Integrated Development Services - Distance Mentoring
Encouraging and equipping parents with practical, clinically-proven strategies to face the ordinary & extraordinary challenges of childhood
Integrated Development Services has been serving families affected by autism, developmental disabilities, learning challenges, and childhood mental health challenges since 1999. Our clients have ranged from toddlers through young adults, and our approach to intervention has always involved active participation by families. Our flagship service is our intensive autism program, approved and funded by the state of Wisconsin, through which our clinical team has served over 500 children, and has trained more than 1,500 paraprofessional play therapists.
Please contact us to customize a service plan that will meet your individual needs.
Intake Coordinator: Sam Garlock
Integrated Development Services, Inc.
6506 Schroeder Road
Madison, WI 53711
Our Guiding Philosophy
At IDS, we believe family is the foundation for a child’s development. Family is the ever-present guiding force in a child’s life from first breath through all the growing-up years. Family doesn’t close for the holidays, go on spring break, or call it quits at five o’clock. Family remains a pervasive presence on a day-in, day-out basis, through all the hours of the day, through all the seasons of the year, through all the years of childhood. The family is in the single best position to have a significant and lasting impact on a child’s development.
We have confidence in parents’ competence. We listen to parents’ expert knowledge of their child and share our expert knowledge of development. We help parents discover what the child needs next, then equip them with knowledge, skills, and strategies to meet those needs. Our goal is to provide practical, affordable, effective guidance that helps parents and children overcome challenges, master milestones, and build joyful relationships for a lifetime.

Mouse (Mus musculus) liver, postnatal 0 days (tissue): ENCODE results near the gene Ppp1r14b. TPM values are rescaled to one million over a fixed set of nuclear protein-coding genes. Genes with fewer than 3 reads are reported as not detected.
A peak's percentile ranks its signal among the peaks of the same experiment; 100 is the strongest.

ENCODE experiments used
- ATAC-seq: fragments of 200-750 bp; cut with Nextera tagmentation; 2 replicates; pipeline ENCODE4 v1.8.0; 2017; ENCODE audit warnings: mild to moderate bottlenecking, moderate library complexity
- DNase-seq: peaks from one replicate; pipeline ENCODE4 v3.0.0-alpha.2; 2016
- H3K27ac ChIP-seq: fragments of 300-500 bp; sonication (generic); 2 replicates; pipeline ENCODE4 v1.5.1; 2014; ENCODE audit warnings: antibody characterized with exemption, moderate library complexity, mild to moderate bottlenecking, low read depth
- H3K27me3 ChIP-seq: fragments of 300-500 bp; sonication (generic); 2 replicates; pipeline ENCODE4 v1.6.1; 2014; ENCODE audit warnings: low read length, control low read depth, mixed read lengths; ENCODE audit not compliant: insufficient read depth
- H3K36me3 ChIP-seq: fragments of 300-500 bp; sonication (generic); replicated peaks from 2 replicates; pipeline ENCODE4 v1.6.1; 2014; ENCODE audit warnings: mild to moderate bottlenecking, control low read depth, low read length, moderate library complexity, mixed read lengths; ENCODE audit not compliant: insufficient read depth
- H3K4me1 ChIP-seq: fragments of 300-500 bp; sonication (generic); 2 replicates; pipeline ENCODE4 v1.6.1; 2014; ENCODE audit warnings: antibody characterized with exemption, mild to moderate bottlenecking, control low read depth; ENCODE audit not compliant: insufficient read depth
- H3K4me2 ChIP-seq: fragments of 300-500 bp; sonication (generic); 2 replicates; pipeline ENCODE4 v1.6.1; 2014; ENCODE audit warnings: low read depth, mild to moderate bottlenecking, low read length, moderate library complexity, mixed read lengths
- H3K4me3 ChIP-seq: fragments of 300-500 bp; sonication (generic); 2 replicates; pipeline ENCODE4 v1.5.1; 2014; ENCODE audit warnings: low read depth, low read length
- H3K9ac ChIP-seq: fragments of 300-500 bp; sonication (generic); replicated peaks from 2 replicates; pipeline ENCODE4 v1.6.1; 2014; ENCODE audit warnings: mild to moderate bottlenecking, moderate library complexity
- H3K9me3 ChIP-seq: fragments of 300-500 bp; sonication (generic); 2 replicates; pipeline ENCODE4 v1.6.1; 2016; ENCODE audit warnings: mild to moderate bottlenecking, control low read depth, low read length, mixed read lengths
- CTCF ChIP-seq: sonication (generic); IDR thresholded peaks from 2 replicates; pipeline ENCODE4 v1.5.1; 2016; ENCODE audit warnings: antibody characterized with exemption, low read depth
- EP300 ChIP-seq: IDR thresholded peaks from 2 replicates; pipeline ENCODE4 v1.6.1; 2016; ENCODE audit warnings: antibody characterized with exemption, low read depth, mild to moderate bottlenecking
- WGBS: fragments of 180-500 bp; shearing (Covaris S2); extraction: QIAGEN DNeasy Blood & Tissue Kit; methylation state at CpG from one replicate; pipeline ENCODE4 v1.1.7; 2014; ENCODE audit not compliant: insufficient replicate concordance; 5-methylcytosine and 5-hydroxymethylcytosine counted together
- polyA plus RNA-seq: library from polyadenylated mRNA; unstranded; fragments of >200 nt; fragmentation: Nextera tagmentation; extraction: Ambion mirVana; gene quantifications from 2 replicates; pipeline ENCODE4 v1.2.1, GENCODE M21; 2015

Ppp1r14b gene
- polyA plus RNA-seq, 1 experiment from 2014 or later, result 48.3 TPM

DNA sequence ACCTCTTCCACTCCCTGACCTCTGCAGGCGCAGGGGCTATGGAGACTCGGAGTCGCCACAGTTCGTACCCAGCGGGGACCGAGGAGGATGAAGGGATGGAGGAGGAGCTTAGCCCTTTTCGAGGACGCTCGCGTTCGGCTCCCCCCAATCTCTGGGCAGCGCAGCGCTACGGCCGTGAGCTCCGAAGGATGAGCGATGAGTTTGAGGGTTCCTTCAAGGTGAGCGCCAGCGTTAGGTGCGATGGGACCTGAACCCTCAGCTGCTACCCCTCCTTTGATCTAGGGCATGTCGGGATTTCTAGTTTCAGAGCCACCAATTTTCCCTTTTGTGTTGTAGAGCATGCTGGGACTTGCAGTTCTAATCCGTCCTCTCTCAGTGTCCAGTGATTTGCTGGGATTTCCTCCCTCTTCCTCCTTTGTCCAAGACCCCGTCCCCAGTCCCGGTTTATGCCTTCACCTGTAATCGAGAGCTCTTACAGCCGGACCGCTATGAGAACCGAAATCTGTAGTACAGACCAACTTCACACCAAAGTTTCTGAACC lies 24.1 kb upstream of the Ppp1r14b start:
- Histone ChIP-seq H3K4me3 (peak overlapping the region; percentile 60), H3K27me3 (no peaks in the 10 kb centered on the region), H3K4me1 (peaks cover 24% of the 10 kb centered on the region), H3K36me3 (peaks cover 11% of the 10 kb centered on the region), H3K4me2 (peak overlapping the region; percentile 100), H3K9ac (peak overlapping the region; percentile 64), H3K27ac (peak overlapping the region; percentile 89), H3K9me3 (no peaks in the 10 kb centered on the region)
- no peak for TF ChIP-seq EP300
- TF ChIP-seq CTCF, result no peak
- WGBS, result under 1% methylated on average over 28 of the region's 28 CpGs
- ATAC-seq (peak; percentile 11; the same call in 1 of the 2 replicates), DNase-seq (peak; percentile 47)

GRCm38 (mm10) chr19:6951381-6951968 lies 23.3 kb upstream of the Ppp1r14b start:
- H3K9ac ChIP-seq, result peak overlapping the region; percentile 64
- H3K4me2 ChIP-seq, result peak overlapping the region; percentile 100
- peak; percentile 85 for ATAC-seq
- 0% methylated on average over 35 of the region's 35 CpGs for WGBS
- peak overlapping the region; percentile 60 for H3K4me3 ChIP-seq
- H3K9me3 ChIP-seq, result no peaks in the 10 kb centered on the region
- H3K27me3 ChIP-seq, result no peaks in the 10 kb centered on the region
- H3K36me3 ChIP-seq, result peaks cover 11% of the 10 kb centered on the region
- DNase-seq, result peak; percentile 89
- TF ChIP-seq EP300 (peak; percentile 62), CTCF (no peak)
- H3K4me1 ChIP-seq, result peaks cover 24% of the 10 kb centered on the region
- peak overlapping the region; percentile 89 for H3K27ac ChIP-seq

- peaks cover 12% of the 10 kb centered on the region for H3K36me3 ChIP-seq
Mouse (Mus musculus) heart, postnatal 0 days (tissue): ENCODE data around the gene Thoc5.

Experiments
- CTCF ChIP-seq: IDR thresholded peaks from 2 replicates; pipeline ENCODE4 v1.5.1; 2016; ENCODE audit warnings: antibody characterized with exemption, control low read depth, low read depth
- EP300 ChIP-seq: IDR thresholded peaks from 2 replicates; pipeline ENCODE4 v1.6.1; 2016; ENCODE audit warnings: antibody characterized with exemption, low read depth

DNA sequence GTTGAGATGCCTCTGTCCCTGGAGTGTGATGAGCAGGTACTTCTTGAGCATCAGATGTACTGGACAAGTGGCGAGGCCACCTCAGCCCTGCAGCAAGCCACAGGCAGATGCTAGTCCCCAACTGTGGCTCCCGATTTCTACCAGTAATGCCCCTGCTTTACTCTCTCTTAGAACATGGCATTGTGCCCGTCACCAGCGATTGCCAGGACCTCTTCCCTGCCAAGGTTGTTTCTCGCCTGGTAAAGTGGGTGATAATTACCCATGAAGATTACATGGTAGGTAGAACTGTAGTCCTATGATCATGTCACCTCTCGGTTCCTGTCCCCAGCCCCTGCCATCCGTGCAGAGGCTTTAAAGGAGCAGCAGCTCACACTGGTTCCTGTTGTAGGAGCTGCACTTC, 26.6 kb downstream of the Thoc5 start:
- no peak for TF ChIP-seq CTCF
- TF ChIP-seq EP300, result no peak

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How Distance Mentoring Works
First and foremost, decide if our treatment philosophy and approach feel like a “best fit” for your child and family. There are many researched, clinically effective programs for helping children with autism and other late-talking children, so there are many good options to choose from. Any consultative approach will require you, as the family, to be doing most of the work with your child – so be sure that the approach makes sense to you and feels like something you can realistically implement.
We begin services with an intensive training workshop so that we can meet your child, learn more about the way you and your child interact, demonstrate interactive strategies, and coach you through successful interactions with your child. We prefer to conduct workshops face-to-face, in our clinic or in conjunction with a Community Workshop in your area. However, when this isn’t possible, we can conduct a distance workshop by phone, working from video samples of you and your child.
Regular Case Reviews
Following the workshop, we provide you with regular distance support using our online tools, powered by RelateNow. Our basic plan includes two 1-hour case reviews per month by a therapist-mentor who reviews your progress notes, questions and concerns, and up to 20 minutes of video clips of you interacting with your child. Your mentor will provide you with feedback and guidance (written or by phone), and will assign new trainings (written and video), update the child’s goals as needed, help you problem-solve, and ensure that you have a clear and realistic plan of care until the next case review.